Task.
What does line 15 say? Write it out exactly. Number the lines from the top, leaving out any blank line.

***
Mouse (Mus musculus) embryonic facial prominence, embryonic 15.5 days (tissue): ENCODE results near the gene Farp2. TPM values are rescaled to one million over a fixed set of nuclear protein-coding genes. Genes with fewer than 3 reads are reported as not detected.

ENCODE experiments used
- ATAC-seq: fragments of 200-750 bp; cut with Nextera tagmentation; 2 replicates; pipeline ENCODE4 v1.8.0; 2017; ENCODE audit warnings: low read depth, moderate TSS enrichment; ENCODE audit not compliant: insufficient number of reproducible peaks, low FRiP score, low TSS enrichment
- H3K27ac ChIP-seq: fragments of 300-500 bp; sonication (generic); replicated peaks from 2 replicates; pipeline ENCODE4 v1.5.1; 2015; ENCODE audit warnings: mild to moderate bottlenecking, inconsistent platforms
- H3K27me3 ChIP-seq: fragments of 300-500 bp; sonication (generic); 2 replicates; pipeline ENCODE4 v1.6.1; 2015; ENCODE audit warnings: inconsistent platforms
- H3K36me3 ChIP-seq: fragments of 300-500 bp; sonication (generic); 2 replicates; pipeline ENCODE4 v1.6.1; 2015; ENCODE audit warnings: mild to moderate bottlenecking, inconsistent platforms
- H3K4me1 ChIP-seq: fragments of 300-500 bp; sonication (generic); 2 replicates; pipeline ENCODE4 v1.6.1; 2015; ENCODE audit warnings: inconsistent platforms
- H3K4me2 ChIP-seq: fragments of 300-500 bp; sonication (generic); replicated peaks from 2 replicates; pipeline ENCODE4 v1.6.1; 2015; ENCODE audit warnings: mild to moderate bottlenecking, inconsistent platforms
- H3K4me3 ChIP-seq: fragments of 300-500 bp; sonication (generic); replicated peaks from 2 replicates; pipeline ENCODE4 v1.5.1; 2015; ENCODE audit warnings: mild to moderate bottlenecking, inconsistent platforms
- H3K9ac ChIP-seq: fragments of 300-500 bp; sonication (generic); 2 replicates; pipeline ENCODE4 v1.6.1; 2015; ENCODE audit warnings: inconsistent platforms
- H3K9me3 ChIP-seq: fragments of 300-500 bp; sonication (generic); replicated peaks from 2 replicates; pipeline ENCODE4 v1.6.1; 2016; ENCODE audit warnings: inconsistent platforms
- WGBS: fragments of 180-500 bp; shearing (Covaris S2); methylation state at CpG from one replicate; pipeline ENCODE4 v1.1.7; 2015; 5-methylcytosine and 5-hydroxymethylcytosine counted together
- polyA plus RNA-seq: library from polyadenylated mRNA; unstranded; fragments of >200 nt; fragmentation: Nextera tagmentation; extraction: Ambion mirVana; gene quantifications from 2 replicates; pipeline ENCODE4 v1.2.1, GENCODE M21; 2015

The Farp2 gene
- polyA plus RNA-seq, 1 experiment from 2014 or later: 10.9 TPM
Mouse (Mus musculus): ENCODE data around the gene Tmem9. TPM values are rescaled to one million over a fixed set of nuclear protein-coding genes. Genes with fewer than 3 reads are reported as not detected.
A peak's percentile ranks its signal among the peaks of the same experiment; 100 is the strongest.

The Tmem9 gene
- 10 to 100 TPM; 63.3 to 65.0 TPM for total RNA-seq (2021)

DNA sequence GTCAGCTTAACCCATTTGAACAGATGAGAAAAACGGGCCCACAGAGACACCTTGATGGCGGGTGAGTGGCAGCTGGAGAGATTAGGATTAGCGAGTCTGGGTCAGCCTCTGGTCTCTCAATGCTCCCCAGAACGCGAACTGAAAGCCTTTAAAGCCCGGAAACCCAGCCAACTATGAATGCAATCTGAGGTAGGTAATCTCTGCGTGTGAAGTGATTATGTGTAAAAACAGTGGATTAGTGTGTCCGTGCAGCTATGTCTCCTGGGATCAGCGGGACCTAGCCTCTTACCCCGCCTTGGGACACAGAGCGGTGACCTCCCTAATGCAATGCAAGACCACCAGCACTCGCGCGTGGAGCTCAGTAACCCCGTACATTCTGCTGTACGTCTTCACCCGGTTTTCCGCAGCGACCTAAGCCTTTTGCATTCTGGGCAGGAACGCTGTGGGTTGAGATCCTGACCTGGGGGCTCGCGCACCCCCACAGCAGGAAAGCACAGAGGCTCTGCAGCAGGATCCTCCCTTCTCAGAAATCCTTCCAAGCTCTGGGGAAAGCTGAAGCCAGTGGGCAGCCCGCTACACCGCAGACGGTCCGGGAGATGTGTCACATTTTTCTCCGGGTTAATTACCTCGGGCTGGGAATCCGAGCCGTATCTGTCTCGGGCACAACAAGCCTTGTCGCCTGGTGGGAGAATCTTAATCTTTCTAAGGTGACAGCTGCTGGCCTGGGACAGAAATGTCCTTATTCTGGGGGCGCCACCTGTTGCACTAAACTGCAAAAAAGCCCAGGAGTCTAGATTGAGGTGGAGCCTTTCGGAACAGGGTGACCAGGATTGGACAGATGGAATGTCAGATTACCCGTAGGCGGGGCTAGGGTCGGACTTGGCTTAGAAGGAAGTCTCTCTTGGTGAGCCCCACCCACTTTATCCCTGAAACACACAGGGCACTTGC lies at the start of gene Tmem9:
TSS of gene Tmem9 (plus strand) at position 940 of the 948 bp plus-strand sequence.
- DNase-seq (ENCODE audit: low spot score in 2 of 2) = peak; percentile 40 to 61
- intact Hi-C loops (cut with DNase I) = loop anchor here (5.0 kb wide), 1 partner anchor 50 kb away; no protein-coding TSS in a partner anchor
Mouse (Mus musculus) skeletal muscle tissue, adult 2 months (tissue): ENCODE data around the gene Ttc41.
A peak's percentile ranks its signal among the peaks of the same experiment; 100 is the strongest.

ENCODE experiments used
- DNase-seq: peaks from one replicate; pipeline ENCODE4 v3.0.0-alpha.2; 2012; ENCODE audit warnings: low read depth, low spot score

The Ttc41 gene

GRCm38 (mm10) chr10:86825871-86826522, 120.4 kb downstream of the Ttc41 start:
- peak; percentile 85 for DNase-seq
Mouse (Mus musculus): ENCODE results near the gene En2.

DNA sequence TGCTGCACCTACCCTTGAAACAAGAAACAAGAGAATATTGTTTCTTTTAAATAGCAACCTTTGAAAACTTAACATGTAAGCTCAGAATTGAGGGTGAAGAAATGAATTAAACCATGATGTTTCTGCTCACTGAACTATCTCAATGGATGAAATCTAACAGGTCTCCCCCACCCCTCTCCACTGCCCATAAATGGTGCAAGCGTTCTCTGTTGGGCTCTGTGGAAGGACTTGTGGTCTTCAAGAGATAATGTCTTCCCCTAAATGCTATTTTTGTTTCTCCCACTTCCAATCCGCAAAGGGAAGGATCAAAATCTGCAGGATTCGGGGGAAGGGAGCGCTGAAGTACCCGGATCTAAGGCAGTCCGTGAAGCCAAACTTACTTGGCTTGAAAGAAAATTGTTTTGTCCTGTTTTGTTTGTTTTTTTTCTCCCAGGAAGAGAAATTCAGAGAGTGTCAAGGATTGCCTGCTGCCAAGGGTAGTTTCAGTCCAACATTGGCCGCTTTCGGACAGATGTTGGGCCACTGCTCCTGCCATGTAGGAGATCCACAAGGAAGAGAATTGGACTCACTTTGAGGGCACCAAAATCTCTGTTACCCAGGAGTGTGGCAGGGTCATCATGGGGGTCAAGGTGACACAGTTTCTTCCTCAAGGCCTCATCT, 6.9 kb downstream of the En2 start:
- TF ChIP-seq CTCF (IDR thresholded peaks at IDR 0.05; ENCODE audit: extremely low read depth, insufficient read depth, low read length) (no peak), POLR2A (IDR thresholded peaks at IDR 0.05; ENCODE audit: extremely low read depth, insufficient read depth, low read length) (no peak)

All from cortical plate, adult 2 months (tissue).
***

- polyA plus RNA-seq, 1 experiment from 2014 or later: 10.9 TPM